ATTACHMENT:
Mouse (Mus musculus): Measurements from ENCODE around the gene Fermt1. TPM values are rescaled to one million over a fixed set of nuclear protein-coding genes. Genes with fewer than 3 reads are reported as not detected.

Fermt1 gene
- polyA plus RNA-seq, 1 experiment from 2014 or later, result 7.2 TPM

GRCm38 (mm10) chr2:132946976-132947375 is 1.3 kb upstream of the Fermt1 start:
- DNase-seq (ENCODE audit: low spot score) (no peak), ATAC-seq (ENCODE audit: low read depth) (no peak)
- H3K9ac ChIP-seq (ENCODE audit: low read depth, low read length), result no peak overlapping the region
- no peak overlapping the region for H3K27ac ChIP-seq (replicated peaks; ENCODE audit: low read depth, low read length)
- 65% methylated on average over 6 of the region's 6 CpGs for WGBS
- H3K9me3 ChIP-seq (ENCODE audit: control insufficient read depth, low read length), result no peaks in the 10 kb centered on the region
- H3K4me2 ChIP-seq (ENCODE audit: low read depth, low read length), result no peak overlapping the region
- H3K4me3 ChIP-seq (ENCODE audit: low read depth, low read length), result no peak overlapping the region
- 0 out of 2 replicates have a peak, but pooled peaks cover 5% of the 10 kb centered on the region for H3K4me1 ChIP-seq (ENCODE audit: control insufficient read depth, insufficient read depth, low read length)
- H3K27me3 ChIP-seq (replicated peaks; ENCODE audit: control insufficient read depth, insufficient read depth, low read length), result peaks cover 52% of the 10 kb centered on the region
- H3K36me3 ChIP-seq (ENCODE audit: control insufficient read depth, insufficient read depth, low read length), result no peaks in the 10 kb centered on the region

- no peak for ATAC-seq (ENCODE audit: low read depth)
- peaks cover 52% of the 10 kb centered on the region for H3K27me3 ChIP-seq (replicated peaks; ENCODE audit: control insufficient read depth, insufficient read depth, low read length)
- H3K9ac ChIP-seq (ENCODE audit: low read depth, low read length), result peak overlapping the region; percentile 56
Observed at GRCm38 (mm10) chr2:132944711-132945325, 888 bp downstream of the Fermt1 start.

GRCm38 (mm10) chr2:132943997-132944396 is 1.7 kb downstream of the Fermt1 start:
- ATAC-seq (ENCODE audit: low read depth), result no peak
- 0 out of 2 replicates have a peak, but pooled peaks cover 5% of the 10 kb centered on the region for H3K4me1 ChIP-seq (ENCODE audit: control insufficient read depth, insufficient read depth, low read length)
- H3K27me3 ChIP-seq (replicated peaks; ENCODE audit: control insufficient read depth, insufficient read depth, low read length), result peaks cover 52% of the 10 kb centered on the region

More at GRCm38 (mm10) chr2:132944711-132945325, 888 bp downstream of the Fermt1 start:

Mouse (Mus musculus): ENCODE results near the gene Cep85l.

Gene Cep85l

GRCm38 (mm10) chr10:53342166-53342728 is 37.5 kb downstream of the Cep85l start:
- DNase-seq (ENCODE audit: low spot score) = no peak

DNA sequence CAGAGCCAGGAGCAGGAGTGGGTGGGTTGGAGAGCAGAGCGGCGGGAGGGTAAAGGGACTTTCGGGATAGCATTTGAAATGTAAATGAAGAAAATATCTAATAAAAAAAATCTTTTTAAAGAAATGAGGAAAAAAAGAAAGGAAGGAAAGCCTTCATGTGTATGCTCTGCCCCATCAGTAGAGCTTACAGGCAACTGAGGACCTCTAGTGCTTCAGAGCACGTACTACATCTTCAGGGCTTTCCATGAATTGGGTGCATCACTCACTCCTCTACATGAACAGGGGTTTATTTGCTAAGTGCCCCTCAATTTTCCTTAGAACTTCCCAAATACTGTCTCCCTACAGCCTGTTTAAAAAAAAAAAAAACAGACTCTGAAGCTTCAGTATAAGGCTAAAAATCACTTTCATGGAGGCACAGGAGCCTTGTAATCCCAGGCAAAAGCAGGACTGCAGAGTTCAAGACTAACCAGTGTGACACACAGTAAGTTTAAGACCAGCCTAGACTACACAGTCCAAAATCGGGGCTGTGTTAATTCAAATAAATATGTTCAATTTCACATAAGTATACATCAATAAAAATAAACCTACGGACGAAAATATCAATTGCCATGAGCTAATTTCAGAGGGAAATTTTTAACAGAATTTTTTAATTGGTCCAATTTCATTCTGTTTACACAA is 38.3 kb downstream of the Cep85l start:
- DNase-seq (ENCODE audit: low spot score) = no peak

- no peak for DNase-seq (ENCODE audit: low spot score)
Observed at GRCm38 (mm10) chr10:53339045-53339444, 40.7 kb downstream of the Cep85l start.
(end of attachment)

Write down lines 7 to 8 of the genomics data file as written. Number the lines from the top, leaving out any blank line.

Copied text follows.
- no peak overlapping the region for H3K27ac ChIP-seq (replicated peaks; ENCODE audit: low read depth, low read length)
- 65% methylated on average over 6 of the region's 6 CpGs for WGBS